As it builds out its yet-to-be-announced music streaming service, Apple wants record labels to give the company the right to their music for free for the first three months, according to a New York Post report.
The upshot is that Apple is planning on making the music service totally free for the first three months — it will normally cost $US10 a month, according to the report. But Apple doesn’t want to pay the record labels anything, either, during that trial period.
The Post describes what it’s heard of Apple’s vision for the streaming app as “the best of Pandora, Spotify and YouTube” that combines music, user-created video (in a YouTube-style portal called Apple Connect), and a new version of iTunes Radio.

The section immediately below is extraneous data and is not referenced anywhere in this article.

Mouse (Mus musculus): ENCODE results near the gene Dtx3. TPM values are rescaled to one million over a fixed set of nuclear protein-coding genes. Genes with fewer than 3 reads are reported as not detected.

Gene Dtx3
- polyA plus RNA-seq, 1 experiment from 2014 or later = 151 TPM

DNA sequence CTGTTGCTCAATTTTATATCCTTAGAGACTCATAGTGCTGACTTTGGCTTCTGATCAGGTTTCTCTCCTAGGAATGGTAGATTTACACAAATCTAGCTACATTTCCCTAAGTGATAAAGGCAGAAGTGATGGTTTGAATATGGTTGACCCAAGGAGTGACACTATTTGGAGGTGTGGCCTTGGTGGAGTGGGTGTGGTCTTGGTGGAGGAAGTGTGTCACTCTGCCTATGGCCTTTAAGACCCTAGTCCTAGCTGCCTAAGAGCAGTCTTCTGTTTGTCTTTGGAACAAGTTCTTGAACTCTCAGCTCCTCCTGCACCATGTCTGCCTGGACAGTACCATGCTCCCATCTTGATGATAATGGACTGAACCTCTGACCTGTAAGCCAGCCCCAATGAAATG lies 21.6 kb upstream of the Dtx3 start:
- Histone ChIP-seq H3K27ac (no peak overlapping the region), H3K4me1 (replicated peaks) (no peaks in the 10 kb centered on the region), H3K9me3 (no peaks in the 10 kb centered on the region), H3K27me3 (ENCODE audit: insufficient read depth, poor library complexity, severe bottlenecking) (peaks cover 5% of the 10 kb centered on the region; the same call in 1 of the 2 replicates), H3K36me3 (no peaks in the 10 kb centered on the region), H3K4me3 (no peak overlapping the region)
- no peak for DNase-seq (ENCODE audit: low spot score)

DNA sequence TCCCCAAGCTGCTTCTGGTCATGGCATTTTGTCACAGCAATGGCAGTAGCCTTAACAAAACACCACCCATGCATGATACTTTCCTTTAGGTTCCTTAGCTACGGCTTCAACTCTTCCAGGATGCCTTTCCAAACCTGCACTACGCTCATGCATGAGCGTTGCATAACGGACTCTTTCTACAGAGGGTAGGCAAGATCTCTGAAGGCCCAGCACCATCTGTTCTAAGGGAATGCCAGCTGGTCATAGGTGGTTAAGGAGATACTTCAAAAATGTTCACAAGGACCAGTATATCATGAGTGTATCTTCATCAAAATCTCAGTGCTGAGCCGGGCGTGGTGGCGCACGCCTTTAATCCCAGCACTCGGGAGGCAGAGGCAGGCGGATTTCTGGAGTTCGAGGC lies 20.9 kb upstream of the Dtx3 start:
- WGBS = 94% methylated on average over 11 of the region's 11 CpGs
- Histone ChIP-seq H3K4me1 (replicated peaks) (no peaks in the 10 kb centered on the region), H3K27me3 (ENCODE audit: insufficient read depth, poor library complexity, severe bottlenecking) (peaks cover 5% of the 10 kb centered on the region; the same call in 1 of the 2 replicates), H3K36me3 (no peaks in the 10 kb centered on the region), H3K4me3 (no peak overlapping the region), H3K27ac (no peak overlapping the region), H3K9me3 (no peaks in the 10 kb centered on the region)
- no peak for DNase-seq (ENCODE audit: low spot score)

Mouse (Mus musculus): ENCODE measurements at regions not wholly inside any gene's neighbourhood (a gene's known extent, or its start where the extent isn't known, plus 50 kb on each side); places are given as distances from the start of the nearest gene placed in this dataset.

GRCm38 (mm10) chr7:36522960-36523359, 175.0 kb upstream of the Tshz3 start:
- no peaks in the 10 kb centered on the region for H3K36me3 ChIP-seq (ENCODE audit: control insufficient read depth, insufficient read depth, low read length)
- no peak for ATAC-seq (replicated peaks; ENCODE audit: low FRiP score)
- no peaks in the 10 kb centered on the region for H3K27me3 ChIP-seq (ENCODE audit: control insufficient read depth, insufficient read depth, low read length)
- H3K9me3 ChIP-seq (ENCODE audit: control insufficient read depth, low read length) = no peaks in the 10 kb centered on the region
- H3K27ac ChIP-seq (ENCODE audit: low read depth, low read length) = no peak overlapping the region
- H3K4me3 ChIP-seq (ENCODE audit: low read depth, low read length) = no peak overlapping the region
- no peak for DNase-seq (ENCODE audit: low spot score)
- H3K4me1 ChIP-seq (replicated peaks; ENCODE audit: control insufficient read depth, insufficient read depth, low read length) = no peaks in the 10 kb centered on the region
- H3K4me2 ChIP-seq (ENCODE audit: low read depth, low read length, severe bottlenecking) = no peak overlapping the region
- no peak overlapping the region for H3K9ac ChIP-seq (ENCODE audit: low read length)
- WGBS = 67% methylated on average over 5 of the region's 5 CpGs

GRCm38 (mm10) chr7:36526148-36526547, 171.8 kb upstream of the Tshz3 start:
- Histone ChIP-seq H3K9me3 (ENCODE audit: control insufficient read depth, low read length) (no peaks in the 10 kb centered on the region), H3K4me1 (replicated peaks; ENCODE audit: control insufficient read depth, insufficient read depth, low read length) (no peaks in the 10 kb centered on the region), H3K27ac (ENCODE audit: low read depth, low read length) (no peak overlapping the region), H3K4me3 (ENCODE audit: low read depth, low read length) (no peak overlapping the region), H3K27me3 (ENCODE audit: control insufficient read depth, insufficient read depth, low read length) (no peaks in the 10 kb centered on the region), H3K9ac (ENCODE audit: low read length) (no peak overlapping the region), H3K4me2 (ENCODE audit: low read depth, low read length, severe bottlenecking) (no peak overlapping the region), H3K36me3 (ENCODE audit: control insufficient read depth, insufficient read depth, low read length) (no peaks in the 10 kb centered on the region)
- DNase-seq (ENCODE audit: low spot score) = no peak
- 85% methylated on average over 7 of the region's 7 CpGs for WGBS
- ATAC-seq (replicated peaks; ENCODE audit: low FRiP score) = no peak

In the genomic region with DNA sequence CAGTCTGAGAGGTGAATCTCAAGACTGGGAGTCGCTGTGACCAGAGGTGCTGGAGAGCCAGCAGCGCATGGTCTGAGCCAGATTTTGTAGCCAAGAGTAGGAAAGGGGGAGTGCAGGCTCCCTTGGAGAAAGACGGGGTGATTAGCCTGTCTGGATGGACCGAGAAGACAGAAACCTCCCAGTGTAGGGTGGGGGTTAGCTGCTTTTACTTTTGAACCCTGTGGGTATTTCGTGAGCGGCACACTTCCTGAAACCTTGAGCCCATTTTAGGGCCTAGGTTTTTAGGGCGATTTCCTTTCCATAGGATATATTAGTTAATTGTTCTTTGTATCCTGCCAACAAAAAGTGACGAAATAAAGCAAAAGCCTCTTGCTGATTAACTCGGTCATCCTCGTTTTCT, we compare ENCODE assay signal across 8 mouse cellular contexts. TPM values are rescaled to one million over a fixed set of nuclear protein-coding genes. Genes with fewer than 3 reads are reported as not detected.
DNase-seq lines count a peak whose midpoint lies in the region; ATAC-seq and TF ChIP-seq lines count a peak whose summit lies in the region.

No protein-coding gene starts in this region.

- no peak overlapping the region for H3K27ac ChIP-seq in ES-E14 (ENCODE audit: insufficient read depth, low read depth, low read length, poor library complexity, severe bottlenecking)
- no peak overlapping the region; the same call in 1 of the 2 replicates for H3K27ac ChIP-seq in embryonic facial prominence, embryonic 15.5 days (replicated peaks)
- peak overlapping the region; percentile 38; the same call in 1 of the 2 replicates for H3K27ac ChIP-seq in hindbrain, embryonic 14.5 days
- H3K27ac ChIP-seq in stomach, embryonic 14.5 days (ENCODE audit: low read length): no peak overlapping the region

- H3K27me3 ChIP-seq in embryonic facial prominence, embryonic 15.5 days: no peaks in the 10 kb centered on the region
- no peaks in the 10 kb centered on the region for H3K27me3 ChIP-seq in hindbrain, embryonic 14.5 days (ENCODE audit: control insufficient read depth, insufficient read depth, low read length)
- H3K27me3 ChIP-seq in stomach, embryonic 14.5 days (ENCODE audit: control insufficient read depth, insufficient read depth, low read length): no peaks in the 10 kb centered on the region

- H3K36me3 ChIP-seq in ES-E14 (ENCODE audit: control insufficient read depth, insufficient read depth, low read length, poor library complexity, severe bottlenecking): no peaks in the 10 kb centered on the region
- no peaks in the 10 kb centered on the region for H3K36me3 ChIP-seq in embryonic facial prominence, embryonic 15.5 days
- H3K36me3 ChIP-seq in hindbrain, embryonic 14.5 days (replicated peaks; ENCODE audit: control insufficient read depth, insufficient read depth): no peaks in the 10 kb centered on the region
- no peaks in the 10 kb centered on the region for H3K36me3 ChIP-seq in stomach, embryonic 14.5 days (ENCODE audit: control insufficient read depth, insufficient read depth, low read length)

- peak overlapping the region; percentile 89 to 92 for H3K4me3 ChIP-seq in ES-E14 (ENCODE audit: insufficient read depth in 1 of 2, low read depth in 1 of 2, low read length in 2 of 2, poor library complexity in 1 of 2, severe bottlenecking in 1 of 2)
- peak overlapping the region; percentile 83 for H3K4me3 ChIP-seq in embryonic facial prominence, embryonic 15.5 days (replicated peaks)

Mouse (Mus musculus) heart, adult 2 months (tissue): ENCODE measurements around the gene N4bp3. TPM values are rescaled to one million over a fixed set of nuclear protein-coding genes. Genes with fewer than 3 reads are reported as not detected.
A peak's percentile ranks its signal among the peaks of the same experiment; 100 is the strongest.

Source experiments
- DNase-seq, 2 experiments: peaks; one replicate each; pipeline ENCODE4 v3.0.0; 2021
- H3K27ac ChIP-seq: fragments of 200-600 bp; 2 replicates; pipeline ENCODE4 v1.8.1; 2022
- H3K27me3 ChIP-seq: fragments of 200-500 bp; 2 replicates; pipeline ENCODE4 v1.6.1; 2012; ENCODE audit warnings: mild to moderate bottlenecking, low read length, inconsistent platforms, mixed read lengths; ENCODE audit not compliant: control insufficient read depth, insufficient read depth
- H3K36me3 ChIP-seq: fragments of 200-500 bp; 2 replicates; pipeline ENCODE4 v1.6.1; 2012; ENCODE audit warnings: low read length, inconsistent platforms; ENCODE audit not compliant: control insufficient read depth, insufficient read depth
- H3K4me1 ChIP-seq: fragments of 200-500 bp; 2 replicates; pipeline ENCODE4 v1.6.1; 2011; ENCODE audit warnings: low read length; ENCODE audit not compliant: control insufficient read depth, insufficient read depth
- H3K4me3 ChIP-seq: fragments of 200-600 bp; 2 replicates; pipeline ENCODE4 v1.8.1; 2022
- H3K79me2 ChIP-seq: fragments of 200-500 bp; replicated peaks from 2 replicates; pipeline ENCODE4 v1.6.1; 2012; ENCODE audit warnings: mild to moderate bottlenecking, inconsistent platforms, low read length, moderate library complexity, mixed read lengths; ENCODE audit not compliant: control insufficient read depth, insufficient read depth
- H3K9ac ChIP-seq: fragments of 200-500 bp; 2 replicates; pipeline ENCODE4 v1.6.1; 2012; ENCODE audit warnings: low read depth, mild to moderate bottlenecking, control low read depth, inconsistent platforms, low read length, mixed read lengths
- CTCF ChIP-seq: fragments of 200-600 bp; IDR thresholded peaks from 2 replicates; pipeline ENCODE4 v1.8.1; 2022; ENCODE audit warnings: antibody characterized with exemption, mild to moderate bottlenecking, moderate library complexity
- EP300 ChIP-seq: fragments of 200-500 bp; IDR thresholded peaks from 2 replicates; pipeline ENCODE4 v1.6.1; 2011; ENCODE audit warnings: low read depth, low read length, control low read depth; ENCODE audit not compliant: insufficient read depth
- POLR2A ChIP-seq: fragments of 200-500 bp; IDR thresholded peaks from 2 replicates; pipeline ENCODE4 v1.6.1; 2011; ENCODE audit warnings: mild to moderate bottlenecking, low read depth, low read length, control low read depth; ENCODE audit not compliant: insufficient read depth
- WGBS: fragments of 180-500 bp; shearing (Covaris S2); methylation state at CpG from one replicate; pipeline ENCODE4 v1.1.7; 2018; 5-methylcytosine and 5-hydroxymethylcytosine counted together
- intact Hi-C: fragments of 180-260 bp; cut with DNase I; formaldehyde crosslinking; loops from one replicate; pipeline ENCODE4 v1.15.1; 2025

And the word on the street is that Apple wants to make a service so premium that it kills the era of free streaming music like Spotify.
Along those lines, Apple wanted to include lyrics with the music service, but that report indicates the plans fell through after Apple tried to get the rights to them for free, as well.
Further, the report says, Apple is in talks with rapper Drake, singer Pharrell Williams, and DJ David Guetta to have them as guest DJs on iTunes Radio as it looks to give its music business a huge PR push alongside the launch of the streaming service. Drake’s deal alone is rumoured to be costing Apple around $US19 million.
We’re expecting to hear a lot more details about Apple’s music streaming service and overall music ambitions at next week’s Worldwide Developer Conference (WWDC), so stay tuned to find out whether or not the music industry is going to march to tbe beat of Apple’s drum.